hospitals in africa Issouf Sanogo/ Stringer

Les innovateurs du monde de la santé dans le monde en développement

DHAKA – En matière de santé, nous vivons à une époque de paradoxes tragiques. Des campagnes d’immunisation de masse ont complètement éliminé des maladies, mais les enfants des pays comme Haïti et le Bangladesh meurent encore de maladies facilement traitables causées par des agents pathogènes très répandus. La mondialisation a permis à des millions de personnes de sortir des affres de la pauvreté, mais les a laissées exposées aux maladies non transmissibles de l’ère post-industrielle — du diabète aux troubles cardiaques — dans des pays qui manque de ressources pour les traiter.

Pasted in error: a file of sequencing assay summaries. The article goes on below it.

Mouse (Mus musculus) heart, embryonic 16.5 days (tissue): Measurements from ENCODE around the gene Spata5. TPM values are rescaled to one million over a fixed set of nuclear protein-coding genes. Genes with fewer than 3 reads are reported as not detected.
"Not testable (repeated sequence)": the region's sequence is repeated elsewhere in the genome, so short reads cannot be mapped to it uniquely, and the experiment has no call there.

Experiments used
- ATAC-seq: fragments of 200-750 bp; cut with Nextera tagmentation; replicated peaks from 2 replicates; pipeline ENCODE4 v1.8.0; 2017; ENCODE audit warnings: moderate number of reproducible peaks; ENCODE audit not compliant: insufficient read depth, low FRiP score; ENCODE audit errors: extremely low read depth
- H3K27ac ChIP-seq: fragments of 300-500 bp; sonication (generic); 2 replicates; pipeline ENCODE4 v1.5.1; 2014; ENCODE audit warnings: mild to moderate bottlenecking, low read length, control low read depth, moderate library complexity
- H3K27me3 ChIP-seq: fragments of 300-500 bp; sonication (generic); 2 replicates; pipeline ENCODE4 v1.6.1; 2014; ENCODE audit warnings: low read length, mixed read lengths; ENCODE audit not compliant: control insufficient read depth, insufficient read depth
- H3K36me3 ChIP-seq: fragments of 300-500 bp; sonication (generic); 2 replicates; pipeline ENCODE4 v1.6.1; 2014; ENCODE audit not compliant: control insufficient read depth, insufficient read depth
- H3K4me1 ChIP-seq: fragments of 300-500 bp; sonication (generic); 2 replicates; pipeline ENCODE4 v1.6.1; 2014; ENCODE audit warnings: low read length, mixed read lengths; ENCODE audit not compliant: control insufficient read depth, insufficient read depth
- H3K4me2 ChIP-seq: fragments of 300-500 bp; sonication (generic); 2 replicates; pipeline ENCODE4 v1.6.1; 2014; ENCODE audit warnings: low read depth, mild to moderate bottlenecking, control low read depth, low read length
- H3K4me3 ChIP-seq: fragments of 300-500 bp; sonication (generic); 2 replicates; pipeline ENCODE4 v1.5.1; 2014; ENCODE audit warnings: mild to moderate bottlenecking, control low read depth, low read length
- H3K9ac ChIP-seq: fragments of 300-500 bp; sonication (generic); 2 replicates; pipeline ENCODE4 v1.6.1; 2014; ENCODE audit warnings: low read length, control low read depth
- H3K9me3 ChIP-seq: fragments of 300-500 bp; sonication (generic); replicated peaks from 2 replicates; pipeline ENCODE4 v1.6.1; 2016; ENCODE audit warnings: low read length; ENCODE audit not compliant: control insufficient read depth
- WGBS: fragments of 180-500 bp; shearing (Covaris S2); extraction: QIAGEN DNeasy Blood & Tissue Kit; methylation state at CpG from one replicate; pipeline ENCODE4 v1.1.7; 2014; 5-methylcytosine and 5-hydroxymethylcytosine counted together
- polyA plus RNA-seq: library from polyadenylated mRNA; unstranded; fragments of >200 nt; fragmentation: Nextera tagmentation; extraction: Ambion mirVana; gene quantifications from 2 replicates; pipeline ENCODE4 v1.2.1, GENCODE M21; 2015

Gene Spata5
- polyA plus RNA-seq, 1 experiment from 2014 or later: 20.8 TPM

À l’origine de ces paradoxes, on en retrouve un autre : la plupart des études en santé sont menées dans des économies prospères, mais la vaste majorité du fardeau sur la santé publique mondiale est supporté par les pays à revenu faible et moyen. Il y a quelque chose de tout à fait inefficace, même d’immoral, à l’égard de cette répartition des ressources, qui freine le développement de solutions sanitaires pour ceux qui en ont le plus besoin.

Il est entendu qu’il était possible de s’attaquer à la première génération des problèmes mondiaux de développement par de simples transferts de capitaux et de solutions des pays riches vers les pays pauvres. Parmi les exemples, on retrouve les programmes pour donner de l’élan au taux de scolarisation au primaire et, en santé publique, aux campagnes d’immunisation de masse.

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